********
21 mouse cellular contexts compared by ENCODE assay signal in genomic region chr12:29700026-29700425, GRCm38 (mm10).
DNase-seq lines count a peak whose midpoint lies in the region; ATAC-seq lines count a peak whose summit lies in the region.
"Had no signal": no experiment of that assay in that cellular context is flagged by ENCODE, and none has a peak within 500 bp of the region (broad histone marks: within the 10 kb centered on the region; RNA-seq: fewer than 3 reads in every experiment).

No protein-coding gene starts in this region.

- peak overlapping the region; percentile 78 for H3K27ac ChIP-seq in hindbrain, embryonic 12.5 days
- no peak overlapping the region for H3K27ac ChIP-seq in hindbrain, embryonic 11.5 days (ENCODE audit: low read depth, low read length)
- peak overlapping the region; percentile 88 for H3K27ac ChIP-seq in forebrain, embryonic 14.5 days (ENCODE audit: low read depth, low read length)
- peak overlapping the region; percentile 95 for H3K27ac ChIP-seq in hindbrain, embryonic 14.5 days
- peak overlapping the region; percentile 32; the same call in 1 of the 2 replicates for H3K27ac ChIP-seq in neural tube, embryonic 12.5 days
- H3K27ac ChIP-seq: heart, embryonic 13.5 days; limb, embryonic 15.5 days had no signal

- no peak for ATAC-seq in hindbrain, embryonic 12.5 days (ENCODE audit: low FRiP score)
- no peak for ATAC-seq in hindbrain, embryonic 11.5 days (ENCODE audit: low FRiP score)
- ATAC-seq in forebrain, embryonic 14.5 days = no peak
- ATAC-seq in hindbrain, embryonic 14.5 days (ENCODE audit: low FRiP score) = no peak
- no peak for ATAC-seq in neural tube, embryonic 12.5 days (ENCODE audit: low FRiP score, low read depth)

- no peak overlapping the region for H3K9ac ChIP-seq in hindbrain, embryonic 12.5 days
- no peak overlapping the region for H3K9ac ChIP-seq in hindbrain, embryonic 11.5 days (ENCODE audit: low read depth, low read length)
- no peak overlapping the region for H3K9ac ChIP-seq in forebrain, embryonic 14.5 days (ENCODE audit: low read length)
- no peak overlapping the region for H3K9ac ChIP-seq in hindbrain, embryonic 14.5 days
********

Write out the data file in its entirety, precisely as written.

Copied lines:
21 mouse cellular contexts compared by ENCODE assay signal in genomic region chr12:29700026-29700425, GRCm38 (mm10).
DNase-seq lines count a peak whose midpoint lies in the region; ATAC-seq lines count a peak whose summit lies in the region.
"Had no signal": no experiment of that assay in that cellular context is flagged by ENCODE, and none has a peak within 500 bp of the region (broad histone marks: within the 10 kb centered on the region; RNA-seq: fewer than 3 reads in every experiment).

No protein-coding gene starts in this region.

- peak overlapping the region; percentile 78 for H3K27ac ChIP-seq in hindbrain, embryonic 12.5 days
- no peak overlapping the region for H3K27ac ChIP-seq in hindbrain, embryonic 11.5 days (ENCODE audit: low read depth, low read length)
- peak overlapping the region; percentile 88 for H3K27ac ChIP-seq in forebrain, embryonic 14.5 days (ENCODE audit: low read depth, low read length)
- peak overlapping the region; percentile 95 for H3K27ac ChIP-seq in hindbrain, embryonic 14.5 days
- peak overlapping the region; percentile 32; the same call in 1 of the 2 replicates for H3K27ac ChIP-seq in neural tube, embryonic 12.5 days
- H3K27ac ChIP-seq: heart, embryonic 13.5 days; limb, embryonic 15.5 days had no signal

- no peak for ATAC-seq in hindbrain, embryonic 12.5 days (ENCODE audit: low FRiP score)
- no peak for ATAC-seq in hindbrain, embryonic 11.5 days (ENCODE audit: low FRiP score)
- ATAC-seq in forebrain, embryonic 14.5 days = no peak
- ATAC-seq in hindbrain, embryonic 14.5 days (ENCODE audit: low FRiP score) = no peak
- no peak for ATAC-seq in neural tube, embryonic 12.5 days (ENCODE audit: low FRiP score, low read depth)

- no peak overlapping the region for H3K9ac ChIP-seq in hindbrain, embryonic 12.5 days
- no peak overlapping the region for H3K9ac ChIP-seq in hindbrain, embryonic 11.5 days (ENCODE audit: low read depth, low read length)
- no peak overlapping the region for H3K9ac ChIP-seq in forebrain, embryonic 14.5 days (ENCODE audit: low read length)
- no peak overlapping the region for H3K9ac ChIP-seq in hindbrain, embryonic 14.5 days